Right. Only people who otherwise read and discard a lot of books could make a meaningful impact by switching to e-books, and they need to keep at it for a long time before throwing the device itself in the trash.

I think if we want to reduce the paper in the landfills, we should slash the amount of unmitigated crap that’s printed out, but which never needed to be stored on sheets of tree in the first place. And by raising public awareness of books as generally contributing positively to culture and personal quality of life. A book can be a worthy, illuminating thing, worth keeping and passing along. Or not.

Finally, it bears noting that if I have three books on my desk at a given moment, at least one very likely came from the local library, and chances are it’s going back. They may have to send someone to pry it from my obstinate clutches; especially since, right now, I’m reading this. Slowly.

my good luck book

I have a lot of books in my house. This is nothing special and neither am I. I’m just saying, I have some books. And then I have some special books, which have certain properties by means of which I might give my mind a jump start, on days when its energy is drained by life’s more pedestrian concerns. Books which impart creative inspiration, is my point.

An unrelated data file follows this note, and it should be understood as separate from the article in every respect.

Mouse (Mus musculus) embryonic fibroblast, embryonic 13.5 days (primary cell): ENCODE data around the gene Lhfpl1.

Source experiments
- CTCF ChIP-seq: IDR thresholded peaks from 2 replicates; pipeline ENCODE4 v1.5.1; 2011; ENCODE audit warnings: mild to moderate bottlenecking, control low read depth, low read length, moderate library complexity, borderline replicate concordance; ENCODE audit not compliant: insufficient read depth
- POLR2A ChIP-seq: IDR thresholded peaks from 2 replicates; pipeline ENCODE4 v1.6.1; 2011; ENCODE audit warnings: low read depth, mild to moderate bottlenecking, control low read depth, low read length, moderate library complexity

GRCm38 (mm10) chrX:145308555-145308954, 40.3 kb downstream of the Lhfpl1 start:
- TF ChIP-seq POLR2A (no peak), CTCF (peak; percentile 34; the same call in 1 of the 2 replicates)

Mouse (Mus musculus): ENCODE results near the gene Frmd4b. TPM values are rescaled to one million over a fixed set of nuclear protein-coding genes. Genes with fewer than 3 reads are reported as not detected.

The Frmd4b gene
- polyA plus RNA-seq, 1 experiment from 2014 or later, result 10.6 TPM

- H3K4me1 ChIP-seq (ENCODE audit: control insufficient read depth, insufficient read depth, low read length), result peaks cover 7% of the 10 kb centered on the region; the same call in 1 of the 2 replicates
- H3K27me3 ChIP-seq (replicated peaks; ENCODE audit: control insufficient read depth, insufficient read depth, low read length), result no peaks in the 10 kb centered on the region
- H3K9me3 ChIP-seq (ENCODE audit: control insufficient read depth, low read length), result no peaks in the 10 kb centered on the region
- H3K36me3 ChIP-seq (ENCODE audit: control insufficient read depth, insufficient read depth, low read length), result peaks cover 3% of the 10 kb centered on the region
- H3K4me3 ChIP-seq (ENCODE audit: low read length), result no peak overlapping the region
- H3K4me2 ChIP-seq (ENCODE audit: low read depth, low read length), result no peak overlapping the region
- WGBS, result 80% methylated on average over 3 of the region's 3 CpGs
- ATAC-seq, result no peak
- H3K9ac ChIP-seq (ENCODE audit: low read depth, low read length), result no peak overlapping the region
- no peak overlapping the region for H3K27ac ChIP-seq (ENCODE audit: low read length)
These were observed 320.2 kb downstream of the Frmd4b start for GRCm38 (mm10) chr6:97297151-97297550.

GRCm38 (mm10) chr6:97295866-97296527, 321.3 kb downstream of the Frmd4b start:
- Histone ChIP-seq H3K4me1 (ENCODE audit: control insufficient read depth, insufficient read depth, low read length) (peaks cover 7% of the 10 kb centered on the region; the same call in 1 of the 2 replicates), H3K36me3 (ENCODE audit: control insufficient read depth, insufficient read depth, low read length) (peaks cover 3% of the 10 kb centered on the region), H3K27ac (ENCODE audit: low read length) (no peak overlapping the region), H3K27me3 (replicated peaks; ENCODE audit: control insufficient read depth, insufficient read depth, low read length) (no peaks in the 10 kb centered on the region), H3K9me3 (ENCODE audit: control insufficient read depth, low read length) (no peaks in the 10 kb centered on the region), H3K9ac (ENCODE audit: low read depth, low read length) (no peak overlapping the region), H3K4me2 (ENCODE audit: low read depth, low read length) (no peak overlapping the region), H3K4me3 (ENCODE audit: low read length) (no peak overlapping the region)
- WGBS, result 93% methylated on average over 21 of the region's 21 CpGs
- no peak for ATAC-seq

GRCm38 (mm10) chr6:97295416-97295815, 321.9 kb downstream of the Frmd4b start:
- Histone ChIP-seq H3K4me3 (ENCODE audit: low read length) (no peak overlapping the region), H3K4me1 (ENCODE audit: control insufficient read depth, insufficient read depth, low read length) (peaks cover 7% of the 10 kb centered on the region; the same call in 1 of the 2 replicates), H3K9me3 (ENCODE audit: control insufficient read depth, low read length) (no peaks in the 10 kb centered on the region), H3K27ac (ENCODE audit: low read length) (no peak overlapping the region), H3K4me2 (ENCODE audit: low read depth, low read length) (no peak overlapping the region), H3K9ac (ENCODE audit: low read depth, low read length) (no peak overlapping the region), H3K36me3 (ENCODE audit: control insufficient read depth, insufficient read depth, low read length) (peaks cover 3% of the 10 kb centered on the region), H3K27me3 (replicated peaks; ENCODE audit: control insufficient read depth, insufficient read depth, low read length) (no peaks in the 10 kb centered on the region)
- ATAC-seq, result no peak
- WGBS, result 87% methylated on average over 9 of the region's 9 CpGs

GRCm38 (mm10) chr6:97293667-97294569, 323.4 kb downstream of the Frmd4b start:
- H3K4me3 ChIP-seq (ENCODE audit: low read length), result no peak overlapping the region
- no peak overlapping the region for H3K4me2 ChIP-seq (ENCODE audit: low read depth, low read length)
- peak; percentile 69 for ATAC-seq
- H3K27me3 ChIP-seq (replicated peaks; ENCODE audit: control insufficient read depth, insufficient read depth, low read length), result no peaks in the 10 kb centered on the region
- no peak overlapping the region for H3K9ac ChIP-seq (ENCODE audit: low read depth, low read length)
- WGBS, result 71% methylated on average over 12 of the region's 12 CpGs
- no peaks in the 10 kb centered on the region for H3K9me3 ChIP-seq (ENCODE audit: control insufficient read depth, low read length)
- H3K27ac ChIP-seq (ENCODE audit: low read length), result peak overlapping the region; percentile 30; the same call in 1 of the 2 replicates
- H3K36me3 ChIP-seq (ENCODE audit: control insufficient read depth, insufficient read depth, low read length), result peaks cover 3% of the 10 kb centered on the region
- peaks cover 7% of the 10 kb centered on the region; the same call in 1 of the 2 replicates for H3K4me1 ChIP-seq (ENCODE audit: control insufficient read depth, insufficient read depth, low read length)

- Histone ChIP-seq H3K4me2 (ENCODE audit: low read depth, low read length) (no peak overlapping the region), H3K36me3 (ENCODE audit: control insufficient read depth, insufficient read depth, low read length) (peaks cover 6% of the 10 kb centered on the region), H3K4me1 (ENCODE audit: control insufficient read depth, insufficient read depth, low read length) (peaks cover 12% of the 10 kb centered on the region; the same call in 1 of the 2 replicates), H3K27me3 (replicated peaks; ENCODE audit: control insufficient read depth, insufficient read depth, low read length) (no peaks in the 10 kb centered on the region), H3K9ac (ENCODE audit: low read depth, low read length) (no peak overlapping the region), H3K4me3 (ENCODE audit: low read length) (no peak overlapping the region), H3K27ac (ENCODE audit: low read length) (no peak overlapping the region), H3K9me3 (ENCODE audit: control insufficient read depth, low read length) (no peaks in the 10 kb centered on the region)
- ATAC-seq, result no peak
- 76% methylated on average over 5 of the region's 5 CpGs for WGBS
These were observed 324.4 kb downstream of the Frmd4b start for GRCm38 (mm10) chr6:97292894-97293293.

Among these special books are any of several by William Faulkner, Plainsong by Kent Haruf, The Crossing by Cormac McCarthy, One Hundred Years of Solitude by Gabriel Garcia Marquez, and the somewhat more obscure Omensetter’s Luck by William H. Gass.

The latter is not well known, but I would contend that it is a work of sublime inventiveness. I mean this guy filled his writing table with helium and took off, and went strange places in his mind and mine, and did not give a damn – we can presume – for marketing.

The book came out in 1966, and I picked up my copy in Chico about 20 years later, and have kept it close to hand ever since. It reminds me that the rules of writing were – despite all contradictory evidence in my work – made to be bent by lesser writers than myself. I was born to shatter them. Someday.

Upon the beach Henry Pimber rested, passing five white carefully gathered stones from hand to hand. He could not see his face where it had fallen in the water. Omensetter’s darkened house stood in his head amid clipped grass. Cold dew struck him and the sound of water in the dusk, soft and distant, like slow steps that reach through sleep, possessed him. The man was more than a model. He was a dream you might enter. From the well, in such a dream, you could easily swing two brimming buckets. In such water an image of the strength of your arms would fly up like the lark to its singing. Such birds, in such a dream, would speed with the speed of your spirit through its body where, in imitation of the air, flesh has turned itself to meadow. The pebbles fell, one by one, to the sand. Henry struggled with the urge to turn his head. Instead he bent and picked the pebbles up. The moon appeared. The pebbles were the softest pearls — like sweetest teeth. And Lucy’s lamp went through his house and climbed the stairs. He flung the stones. They circled out, taking the light. One sank in the water’s edge; one clicked on a greater stone; one found the sand; another brushed the marsh weeds. The last lay at his feet like a dead moth. He drove home slowly for a clouding moon.